Ukulele Sizes, Find The Perfect Size Before You Buy

ukulele sizes

Before purchasing your first ukulele, it’s a good idea to understand the 5 main ukulele sizes. Each size of ukulele provides a different playing experience and sound.

We will walk you through each of the five main sizes of ukuleles to help you pick out your very first ukulele!

The 5 Main Ukulele Sizes

The five sizes of ukulele are, from smallest to largest, soprano, concert, tenor, baritone, and base.

While there can be minor differences between manufacturers, measurements for the length of ukuleles in each size category are as follows:

  • Soprano Ukulele: 21 inches or 53 centimeters
  • Concert Ukulele: 23 inches or 58 centimeters
  • Tenor Ukulele: 26 inches or 66 centimeters
  • Baritone Ukulele: 29 inches or 74 centimeters
  • Bass Ukulele: 30 inches or 76 centimeters

Every ukulele has a slightly different sound, while still being complimentary to one another. It’s also easy to transition from one size to another, if the tuning remains the same.

Let’s breakdown the details of each ukulele size from smallest to largest. This will help you determine the best size for your specific needs and wants.

Soprano Ukulele

The soprano ukulele is the smallest and most popular size of ukulele. When you think of a ukulele, it is likely a soprano size that you picture. The soprano ukulele creates the classic and traditional ukulele sound.

The smaller body and neck of the soprano ukulele gives the instrument a bright, soft sound. With the smaller body, the soprano ukulele does not produce as much volume as some of the larger counterparts.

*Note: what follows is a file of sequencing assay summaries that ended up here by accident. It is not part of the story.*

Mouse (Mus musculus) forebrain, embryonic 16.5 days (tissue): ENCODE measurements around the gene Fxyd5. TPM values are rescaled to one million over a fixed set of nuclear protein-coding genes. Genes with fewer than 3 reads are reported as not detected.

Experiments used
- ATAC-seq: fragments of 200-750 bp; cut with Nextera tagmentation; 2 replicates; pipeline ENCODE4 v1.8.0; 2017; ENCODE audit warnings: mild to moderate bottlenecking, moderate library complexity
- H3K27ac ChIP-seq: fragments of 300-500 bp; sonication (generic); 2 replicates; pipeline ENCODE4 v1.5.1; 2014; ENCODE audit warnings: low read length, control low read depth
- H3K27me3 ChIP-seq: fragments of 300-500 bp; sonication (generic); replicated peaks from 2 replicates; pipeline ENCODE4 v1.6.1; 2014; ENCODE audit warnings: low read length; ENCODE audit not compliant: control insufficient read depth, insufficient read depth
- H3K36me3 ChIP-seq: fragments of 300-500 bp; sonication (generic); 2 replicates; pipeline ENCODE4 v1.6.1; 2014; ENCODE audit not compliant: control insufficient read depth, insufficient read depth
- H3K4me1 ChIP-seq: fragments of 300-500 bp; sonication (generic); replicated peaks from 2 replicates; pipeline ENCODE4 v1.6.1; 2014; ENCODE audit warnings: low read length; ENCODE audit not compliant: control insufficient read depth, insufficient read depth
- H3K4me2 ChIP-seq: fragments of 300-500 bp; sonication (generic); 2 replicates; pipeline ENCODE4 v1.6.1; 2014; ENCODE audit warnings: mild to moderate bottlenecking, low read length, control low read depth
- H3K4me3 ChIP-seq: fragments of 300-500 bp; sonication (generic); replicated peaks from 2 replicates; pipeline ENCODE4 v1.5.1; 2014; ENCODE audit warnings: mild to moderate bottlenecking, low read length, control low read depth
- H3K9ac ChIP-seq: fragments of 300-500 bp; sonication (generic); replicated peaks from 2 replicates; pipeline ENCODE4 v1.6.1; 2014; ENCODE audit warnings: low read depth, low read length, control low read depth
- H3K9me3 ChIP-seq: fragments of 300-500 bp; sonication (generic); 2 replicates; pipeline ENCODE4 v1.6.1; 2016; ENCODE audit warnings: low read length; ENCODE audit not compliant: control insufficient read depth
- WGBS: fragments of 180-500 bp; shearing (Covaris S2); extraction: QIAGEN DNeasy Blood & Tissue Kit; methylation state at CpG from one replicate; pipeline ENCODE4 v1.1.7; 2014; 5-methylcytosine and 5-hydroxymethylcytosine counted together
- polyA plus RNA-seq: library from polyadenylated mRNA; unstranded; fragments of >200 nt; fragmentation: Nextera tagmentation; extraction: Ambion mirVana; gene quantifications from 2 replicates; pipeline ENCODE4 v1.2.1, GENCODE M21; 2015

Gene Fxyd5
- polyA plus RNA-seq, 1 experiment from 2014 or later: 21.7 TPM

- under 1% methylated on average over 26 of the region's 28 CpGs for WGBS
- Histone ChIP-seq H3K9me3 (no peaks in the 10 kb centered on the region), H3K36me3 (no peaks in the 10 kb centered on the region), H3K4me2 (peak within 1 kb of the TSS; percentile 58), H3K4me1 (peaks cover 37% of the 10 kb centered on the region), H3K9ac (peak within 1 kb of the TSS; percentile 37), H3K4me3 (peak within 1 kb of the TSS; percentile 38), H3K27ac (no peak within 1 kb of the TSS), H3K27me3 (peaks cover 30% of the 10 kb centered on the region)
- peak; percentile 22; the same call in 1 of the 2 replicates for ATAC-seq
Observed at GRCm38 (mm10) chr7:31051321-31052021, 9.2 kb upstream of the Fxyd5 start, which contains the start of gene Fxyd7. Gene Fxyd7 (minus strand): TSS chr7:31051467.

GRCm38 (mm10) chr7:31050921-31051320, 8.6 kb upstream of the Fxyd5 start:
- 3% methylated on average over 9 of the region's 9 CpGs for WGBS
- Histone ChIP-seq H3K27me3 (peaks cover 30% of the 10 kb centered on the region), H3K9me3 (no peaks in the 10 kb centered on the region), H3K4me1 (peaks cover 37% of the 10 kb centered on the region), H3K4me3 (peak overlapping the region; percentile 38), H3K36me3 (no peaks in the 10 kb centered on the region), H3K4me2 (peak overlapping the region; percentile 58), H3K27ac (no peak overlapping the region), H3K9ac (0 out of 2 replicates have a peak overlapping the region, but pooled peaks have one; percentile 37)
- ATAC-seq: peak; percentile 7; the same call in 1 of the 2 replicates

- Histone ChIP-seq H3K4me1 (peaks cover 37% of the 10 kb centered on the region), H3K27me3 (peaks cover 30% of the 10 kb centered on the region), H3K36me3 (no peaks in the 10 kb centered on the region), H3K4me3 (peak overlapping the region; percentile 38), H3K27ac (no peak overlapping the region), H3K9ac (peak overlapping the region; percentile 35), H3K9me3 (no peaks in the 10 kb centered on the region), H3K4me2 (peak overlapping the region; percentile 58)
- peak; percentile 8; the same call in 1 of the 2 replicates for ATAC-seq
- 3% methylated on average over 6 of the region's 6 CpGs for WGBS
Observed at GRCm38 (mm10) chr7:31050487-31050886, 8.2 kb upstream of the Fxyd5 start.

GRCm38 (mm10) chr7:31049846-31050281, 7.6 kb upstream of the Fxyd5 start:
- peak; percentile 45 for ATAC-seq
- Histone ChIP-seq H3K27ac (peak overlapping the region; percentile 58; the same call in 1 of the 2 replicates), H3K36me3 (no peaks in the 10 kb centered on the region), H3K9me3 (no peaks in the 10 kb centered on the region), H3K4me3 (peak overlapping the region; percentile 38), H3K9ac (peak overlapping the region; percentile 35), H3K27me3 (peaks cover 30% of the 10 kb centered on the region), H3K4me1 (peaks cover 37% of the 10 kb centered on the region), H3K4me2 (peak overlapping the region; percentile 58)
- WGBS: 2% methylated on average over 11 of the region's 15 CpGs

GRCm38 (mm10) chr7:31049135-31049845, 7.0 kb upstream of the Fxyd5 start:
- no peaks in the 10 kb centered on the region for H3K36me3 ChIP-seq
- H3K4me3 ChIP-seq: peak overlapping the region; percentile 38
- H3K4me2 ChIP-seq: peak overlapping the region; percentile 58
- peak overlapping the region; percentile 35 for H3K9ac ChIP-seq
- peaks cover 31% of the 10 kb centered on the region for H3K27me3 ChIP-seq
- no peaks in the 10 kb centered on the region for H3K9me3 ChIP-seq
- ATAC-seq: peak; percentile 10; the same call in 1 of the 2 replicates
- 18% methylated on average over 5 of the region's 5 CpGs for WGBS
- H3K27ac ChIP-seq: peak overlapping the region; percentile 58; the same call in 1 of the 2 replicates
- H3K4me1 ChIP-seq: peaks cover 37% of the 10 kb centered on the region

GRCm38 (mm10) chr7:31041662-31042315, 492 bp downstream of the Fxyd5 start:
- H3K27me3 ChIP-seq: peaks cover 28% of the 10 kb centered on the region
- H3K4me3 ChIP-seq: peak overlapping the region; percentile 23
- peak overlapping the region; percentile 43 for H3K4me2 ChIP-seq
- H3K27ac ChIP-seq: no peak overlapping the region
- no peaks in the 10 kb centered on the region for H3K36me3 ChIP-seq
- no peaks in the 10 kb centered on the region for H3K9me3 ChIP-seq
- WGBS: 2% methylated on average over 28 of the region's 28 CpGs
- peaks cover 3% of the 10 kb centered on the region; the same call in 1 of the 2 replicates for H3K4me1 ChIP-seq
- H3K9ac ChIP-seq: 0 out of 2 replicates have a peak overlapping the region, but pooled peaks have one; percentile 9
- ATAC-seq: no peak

The smaller size of the soprano ukulele makes it a fantastic beginner instrument. This is particularly true of younger players that have smaller hands. Adults with smaller hands may find the smaller neck and body size of the ukulele more comfortable to play as well.

If you have dabbled in playing guitar, but found it too frustrating. Because you felt your hands were too small. In this case a soprano ukulele (or any ukulele) could be a great fit for you.

The neck of the soprano ukulele has approximately 12 to 15 frets. Standard tuning is GCEA.

Concert Ukulele

The next ukulele in order of size is the concert ukulele. The total length of a concert ukulele is approximately 23 inches. The larger size provides a few differences from the soprano ukulele. A bigger body means a fuller and louder sound. The longer neck, with more frets, allows for a wider range of notes and chords. This is especially true for lower tones.

If you find the strings and frets of the soprano ukulele is too small for your fingers, moving up to a concert ukulele could help. The size of the concert ukulele is quite versatile for a wide range of hand shapes.

Generally, the concert ukulele will have around 14 to 17 frets. The concert ukulele has the same standard tuning of the soprano ukulele of GCEA.

Tenor Ukulele

Next up in size is the tenor ukulele. A tenor ukulele averages around 26 inches in total length. The larger size makes the tenor one of the louder sounding instruments of the family. The bigger body provides a fuller sound, compared to the bright and pingy sound of a soprano ukulele.